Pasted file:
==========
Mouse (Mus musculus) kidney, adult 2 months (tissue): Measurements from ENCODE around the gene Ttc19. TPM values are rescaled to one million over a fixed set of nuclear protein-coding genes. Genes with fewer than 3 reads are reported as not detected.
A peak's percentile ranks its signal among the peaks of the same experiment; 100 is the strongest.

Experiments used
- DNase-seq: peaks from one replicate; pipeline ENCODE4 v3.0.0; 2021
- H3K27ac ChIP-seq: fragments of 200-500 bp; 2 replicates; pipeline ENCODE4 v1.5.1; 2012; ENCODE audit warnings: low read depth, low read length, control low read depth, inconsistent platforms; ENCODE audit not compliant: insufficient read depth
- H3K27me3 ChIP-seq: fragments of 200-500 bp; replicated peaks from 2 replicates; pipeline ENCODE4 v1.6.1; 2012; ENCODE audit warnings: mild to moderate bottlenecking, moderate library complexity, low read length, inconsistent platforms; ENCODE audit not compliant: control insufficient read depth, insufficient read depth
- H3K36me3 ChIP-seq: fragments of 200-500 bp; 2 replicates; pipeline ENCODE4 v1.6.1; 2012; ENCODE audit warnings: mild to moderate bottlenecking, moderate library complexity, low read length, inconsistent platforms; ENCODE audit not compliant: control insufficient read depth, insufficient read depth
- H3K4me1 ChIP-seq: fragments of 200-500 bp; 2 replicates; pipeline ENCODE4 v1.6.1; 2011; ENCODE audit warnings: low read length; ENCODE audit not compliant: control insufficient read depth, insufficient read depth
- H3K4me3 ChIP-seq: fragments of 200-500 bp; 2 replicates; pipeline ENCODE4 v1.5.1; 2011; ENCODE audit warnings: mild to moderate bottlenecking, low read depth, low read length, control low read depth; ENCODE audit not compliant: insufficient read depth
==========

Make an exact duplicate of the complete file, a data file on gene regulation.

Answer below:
Mouse (Mus musculus) kidney, adult 2 months (tissue): Measurements from ENCODE around the gene Ttc19. TPM values are rescaled to one million over a fixed set of nuclear protein-coding genes. Genes with fewer than 3 reads are reported as not detected.
A peak's percentile ranks its signal among the peaks of the same experiment; 100 is the strongest.

Experiments used
- DNase-seq: peaks from one replicate; pipeline ENCODE4 v3.0.0; 2021
- H3K27ac ChIP-seq: fragments of 200-500 bp; 2 replicates; pipeline ENCODE4 v1.5.1; 2012; ENCODE audit warnings: low read depth, low read length, control low read depth, inconsistent platforms; ENCODE audit not compliant: insufficient read depth
- H3K27me3 ChIP-seq: fragments of 200-500 bp; replicated peaks from 2 replicates; pipeline ENCODE4 v1.6.1; 2012; ENCODE audit warnings: mild to moderate bottlenecking, moderate library complexity, low read length, inconsistent platforms; ENCODE audit not compliant: control insufficient read depth, insufficient read depth
- H3K36me3 ChIP-seq: fragments of 200-500 bp; 2 replicates; pipeline ENCODE4 v1.6.1; 2012; ENCODE audit warnings: mild to moderate bottlenecking, moderate library complexity, low read length, inconsistent platforms; ENCODE audit not compliant: control insufficient read depth, insufficient read depth
- H3K4me1 ChIP-seq: fragments of 200-500 bp; 2 replicates; pipeline ENCODE4 v1.6.1; 2011; ENCODE audit warnings: low read length; ENCODE audit not compliant: control insufficient read depth, insufficient read depth
- H3K4me3 ChIP-seq: fragments of 200-500 bp; 2 replicates; pipeline ENCODE4 v1.5.1; 2011; ENCODE audit warnings: mild to moderate bottlenecking, low read depth, low read length, control low read depth; ENCODE audit not compliant: insufficient read depth